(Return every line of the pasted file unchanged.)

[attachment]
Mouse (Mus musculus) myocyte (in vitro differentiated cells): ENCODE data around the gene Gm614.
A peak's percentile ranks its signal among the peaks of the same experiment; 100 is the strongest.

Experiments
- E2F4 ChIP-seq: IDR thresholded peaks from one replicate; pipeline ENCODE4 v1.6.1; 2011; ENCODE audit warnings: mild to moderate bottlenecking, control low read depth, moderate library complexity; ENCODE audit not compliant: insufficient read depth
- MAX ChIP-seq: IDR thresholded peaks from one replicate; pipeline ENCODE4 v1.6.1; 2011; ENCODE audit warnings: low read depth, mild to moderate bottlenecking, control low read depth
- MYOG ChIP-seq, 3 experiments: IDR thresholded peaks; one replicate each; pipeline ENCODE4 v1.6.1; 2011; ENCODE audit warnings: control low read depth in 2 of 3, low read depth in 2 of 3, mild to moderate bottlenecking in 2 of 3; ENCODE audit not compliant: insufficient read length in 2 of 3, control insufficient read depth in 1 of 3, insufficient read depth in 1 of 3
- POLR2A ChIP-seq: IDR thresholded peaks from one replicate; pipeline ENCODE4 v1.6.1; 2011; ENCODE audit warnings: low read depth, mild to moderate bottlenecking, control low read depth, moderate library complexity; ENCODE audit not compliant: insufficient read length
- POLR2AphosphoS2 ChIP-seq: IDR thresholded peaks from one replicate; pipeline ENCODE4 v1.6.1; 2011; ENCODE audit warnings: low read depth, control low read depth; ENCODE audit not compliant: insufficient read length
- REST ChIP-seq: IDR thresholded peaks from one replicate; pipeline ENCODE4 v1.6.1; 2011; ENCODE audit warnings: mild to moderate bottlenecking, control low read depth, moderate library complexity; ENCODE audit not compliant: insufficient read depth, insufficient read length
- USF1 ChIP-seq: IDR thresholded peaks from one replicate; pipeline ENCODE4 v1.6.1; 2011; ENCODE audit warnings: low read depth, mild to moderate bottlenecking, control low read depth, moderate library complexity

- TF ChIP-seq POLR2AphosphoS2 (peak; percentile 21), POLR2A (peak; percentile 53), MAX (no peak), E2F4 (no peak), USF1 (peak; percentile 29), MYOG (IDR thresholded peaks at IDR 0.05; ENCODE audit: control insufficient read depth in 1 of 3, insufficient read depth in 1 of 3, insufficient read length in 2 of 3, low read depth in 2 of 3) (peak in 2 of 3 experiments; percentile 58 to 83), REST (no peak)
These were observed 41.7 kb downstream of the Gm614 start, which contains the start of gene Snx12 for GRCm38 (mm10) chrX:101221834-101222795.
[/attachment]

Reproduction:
Mouse (Mus musculus) myocyte (in vitro differentiated cells): ENCODE data around the gene Gm614.
A peak's percentile ranks its signal among the peaks of the same experiment; 100 is the strongest.

Experiments
- E2F4 ChIP-seq: IDR thresholded peaks from one replicate; pipeline ENCODE4 v1.6.1; 2011; ENCODE audit warnings: mild to moderate bottlenecking, control low read depth, moderate library complexity; ENCODE audit not compliant: insufficient read depth
- MAX ChIP-seq: IDR thresholded peaks from one replicate; pipeline ENCODE4 v1.6.1; 2011; ENCODE audit warnings: low read depth, mild to moderate bottlenecking, control low read depth
- MYOG ChIP-seq, 3 experiments: IDR thresholded peaks; one replicate each; pipeline ENCODE4 v1.6.1; 2011; ENCODE audit warnings: control low read depth in 2 of 3, low read depth in 2 of 3, mild to moderate bottlenecking in 2 of 3; ENCODE audit not compliant: insufficient read length in 2 of 3, control insufficient read depth in 1 of 3, insufficient read depth in 1 of 3
- POLR2A ChIP-seq: IDR thresholded peaks from one replicate; pipeline ENCODE4 v1.6.1; 2011; ENCODE audit warnings: low read depth, mild to moderate bottlenecking, control low read depth, moderate library complexity; ENCODE audit not compliant: insufficient read length
- POLR2AphosphoS2 ChIP-seq: IDR thresholded peaks from one replicate; pipeline ENCODE4 v1.6.1; 2011; ENCODE audit warnings: low read depth, control low read depth; ENCODE audit not compliant: insufficient read length
- REST ChIP-seq: IDR thresholded peaks from one replicate; pipeline ENCODE4 v1.6.1; 2011; ENCODE audit warnings: mild to moderate bottlenecking, control low read depth, moderate library complexity; ENCODE audit not compliant: insufficient read depth, insufficient read length
- USF1 ChIP-seq: IDR thresholded peaks from one replicate; pipeline ENCODE4 v1.6.1; 2011; ENCODE audit warnings: low read depth, mild to moderate bottlenecking, control low read depth, moderate library complexity

- TF ChIP-seq POLR2AphosphoS2 (peak; percentile 21), POLR2A (peak; percentile 53), MAX (no peak), E2F4 (no peak), USF1 (peak; percentile 29), MYOG (IDR thresholded peaks at IDR 0.05; ENCODE audit: control insufficient read depth in 1 of 3, insufficient read depth in 1 of 3, insufficient read length in 2 of 3, low read depth in 2 of 3) (peak in 2 of 3 experiments; percentile 58 to 83), REST (no peak)
These were observed 41.7 kb downstream of the Gm614 start, which contains the start of gene Snx12 for GRCm38 (mm10) chrX:101221834-101222795.